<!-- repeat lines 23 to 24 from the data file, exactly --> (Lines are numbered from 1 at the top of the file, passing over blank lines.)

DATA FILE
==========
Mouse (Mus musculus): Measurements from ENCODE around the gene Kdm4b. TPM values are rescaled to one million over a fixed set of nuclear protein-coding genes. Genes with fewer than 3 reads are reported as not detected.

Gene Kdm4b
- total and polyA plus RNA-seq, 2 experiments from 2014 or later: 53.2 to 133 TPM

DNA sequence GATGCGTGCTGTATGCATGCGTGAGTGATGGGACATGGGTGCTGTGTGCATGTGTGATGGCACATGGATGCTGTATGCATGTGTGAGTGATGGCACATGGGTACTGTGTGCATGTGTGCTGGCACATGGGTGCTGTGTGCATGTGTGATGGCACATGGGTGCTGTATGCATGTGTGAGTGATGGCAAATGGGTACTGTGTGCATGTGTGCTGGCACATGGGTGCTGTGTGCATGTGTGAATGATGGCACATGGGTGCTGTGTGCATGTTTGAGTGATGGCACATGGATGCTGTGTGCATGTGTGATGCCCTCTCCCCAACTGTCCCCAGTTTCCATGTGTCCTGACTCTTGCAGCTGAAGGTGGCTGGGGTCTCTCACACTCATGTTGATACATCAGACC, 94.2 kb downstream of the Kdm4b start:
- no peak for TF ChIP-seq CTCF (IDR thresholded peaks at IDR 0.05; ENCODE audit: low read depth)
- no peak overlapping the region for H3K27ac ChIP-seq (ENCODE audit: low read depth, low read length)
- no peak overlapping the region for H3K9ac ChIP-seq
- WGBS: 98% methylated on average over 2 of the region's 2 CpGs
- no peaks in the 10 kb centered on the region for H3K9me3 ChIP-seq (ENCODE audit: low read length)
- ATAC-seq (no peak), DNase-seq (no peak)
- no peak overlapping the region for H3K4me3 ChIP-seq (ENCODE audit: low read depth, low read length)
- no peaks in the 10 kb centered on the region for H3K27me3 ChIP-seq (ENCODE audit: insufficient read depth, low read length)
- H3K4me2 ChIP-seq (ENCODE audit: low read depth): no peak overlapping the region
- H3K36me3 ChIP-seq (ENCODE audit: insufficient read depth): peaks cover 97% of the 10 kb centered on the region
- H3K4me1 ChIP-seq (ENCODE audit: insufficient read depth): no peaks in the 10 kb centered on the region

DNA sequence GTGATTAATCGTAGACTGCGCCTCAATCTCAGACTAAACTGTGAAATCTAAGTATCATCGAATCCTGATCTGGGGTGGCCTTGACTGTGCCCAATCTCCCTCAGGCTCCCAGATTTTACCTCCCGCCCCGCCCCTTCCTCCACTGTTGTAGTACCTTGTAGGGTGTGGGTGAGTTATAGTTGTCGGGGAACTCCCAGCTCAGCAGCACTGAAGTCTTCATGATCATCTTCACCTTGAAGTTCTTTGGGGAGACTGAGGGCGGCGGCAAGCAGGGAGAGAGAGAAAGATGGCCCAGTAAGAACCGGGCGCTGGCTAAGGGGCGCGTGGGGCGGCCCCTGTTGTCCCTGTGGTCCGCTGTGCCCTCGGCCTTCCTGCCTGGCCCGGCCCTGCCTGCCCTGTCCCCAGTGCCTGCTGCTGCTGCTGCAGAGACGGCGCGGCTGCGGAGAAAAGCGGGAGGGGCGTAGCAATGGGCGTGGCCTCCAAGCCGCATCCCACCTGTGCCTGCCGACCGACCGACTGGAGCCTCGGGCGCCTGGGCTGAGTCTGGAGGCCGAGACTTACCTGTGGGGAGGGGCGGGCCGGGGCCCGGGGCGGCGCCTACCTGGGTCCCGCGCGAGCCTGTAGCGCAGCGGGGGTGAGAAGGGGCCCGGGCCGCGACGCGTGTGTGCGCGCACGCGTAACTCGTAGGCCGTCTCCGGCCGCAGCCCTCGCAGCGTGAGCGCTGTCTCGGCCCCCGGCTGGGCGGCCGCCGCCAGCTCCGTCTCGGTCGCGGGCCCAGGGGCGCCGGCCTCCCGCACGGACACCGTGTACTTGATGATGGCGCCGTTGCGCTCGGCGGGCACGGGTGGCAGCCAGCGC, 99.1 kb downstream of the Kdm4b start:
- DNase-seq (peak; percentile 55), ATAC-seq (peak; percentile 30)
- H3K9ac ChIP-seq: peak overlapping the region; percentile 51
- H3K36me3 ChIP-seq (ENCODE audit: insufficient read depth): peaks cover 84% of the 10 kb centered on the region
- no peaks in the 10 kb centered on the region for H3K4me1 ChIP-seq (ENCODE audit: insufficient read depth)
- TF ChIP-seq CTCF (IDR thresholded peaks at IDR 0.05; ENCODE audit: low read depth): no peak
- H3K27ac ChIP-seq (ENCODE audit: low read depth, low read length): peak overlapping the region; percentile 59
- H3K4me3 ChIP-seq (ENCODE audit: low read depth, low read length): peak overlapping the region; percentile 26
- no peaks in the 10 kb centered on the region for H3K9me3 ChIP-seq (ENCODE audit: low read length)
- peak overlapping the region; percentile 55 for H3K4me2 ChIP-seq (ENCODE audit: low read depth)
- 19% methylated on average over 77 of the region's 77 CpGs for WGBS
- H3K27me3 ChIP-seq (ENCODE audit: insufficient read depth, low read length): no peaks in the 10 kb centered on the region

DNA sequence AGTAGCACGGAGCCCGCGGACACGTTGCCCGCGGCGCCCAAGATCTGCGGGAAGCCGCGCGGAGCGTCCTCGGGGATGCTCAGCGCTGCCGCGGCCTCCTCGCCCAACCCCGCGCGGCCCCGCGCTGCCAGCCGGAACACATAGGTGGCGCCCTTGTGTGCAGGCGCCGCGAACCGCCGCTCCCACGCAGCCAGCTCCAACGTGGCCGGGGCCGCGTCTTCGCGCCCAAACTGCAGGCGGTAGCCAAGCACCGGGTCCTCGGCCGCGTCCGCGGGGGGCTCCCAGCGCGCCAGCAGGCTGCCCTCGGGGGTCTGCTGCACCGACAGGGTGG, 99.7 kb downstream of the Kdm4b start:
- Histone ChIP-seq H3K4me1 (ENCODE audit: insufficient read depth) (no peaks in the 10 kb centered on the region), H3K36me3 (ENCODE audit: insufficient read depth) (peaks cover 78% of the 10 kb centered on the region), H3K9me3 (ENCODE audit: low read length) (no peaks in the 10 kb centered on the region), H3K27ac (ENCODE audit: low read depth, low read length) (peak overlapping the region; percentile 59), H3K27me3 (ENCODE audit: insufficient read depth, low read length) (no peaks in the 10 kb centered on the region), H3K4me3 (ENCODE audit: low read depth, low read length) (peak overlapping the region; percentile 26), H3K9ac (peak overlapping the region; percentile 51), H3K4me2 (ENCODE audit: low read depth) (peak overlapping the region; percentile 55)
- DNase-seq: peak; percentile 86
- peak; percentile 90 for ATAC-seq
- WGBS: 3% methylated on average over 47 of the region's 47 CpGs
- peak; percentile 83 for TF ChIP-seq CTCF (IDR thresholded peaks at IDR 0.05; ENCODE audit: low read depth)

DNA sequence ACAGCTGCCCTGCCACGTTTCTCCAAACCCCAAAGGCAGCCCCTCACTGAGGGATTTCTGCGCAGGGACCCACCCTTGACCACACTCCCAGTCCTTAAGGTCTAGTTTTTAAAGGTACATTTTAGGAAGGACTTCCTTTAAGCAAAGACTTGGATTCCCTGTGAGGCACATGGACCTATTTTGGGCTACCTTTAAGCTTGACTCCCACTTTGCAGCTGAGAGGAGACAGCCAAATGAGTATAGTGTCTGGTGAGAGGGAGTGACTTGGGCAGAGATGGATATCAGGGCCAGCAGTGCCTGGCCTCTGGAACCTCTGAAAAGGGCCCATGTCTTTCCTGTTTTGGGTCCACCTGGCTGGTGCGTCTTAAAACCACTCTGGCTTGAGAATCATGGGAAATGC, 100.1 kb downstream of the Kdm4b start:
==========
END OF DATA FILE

- H3K4me3 ChIP-seq (ENCODE audit: low read depth, low read length): peak overlapping the region; percentile 26
- no peaks in the 10 kb centered on the region for H3K9me3 ChIP-seq (ENCODE audit: low read length)